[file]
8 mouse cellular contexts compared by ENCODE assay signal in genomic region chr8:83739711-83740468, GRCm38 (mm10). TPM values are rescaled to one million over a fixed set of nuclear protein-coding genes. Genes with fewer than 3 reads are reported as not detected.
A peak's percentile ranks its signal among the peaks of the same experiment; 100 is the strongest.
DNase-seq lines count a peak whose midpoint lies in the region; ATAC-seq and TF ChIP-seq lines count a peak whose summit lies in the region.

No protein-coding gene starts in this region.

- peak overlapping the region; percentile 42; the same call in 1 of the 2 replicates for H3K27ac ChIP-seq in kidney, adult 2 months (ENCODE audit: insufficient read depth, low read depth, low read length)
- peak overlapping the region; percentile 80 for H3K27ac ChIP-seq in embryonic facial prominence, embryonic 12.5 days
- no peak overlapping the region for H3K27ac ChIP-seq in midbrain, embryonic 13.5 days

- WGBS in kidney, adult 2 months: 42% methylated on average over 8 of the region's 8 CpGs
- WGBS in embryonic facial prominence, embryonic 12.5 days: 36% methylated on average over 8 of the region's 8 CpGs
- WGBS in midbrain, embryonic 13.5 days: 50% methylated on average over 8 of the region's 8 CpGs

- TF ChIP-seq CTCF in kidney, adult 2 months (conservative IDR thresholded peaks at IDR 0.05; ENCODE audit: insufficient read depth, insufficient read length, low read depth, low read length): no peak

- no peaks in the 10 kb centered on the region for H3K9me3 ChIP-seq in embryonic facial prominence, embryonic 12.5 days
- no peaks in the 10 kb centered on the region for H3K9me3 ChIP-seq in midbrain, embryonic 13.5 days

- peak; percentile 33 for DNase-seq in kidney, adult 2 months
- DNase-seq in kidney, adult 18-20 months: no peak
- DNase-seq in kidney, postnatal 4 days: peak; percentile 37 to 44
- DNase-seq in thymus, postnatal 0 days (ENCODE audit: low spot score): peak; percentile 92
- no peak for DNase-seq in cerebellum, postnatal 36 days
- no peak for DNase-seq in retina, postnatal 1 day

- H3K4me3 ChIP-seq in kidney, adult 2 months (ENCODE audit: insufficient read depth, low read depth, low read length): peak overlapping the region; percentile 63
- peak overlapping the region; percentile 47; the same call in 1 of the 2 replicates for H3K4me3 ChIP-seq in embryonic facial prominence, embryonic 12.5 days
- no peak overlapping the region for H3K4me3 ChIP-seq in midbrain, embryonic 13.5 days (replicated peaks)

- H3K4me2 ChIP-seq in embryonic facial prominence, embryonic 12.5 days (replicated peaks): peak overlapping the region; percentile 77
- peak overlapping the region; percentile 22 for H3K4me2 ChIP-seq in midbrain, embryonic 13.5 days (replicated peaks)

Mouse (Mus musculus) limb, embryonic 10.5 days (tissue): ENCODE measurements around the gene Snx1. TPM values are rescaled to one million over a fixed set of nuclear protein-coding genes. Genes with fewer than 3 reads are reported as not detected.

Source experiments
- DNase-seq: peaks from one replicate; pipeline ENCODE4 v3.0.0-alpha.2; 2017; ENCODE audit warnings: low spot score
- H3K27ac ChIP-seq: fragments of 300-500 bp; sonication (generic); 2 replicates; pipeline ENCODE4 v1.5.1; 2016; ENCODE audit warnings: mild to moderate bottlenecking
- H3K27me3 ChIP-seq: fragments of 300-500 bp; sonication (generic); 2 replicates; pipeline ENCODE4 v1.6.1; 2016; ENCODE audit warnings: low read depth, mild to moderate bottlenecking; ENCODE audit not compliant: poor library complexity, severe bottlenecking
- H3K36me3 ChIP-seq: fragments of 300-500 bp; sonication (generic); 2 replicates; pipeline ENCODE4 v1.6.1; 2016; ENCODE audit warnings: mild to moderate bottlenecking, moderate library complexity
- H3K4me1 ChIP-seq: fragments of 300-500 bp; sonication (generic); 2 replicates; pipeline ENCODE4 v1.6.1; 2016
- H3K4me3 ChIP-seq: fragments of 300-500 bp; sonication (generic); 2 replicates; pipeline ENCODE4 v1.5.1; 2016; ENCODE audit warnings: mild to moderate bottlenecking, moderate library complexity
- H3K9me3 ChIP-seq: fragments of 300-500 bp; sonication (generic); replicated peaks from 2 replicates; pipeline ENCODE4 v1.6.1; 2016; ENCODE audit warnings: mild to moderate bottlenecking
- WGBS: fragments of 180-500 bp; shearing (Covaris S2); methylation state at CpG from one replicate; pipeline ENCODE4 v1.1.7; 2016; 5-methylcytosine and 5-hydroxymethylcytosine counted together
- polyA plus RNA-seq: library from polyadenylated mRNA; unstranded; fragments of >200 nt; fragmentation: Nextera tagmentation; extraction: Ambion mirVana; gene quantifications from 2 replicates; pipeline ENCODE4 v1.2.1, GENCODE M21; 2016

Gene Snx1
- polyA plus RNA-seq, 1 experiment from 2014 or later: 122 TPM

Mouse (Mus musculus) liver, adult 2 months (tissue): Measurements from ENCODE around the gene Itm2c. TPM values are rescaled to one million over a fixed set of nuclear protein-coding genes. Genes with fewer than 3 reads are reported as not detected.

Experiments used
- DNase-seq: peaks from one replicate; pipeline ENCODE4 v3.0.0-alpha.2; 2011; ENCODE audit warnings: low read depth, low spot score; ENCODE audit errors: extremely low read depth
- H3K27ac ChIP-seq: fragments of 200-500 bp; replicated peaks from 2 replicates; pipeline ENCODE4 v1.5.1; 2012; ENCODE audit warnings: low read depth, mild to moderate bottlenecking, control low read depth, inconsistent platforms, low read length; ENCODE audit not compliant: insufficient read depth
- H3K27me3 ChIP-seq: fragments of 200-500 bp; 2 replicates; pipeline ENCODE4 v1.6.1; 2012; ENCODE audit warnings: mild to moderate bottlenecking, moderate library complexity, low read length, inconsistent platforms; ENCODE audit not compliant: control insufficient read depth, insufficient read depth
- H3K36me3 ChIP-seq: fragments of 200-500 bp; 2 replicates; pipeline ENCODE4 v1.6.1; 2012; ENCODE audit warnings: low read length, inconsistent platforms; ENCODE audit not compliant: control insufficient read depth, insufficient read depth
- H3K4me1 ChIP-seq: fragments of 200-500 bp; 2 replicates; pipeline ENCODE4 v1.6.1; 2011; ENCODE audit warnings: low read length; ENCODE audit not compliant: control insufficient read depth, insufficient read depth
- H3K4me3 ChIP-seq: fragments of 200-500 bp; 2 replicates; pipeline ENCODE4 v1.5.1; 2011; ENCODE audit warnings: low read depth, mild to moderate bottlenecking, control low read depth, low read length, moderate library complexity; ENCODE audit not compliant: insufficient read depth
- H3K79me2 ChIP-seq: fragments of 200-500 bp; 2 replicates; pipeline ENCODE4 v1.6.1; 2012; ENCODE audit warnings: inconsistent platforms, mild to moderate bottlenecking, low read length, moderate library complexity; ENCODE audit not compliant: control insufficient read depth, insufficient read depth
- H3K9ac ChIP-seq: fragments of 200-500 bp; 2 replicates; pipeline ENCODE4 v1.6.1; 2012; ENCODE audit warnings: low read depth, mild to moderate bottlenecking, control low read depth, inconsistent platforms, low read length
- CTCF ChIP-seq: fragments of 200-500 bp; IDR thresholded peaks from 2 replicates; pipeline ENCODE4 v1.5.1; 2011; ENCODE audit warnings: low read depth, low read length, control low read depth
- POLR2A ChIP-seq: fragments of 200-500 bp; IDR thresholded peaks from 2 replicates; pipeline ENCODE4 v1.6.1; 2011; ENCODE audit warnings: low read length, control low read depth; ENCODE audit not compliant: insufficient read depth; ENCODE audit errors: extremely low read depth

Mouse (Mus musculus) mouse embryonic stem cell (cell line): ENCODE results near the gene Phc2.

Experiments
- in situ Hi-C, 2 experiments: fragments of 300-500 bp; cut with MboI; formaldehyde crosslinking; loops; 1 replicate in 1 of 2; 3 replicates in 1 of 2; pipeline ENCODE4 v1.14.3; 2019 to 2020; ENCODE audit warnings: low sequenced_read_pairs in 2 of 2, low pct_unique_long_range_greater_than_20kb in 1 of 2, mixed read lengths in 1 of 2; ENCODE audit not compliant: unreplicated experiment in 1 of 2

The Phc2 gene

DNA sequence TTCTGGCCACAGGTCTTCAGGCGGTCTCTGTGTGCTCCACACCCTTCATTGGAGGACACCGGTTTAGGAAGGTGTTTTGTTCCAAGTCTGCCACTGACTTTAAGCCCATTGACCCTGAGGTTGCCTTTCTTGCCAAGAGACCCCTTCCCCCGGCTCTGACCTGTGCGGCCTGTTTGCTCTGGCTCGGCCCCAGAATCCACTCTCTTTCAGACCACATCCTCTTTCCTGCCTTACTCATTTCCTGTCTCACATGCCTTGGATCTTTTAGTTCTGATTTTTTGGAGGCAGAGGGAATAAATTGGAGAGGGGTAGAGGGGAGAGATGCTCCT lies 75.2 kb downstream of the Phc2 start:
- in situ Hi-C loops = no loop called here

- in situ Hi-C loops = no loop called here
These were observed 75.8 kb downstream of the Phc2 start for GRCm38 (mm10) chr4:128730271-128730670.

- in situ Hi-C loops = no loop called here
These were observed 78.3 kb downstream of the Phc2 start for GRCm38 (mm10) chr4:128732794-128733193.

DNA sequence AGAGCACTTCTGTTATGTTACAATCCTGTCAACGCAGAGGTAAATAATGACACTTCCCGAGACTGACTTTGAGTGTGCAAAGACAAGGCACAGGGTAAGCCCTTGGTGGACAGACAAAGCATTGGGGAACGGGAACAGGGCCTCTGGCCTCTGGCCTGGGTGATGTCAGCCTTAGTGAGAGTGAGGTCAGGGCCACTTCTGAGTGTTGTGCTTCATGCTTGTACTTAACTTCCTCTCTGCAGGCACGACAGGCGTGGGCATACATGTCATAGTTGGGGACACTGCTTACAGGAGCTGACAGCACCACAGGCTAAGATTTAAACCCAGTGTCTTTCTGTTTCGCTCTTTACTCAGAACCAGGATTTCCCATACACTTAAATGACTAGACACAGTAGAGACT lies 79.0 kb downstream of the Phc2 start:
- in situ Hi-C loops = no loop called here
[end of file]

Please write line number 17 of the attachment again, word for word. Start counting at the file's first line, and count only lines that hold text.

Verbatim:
- DNase-seq in thymus, postnatal 0 days (ENCODE audit: low spot score): peak; percentile 92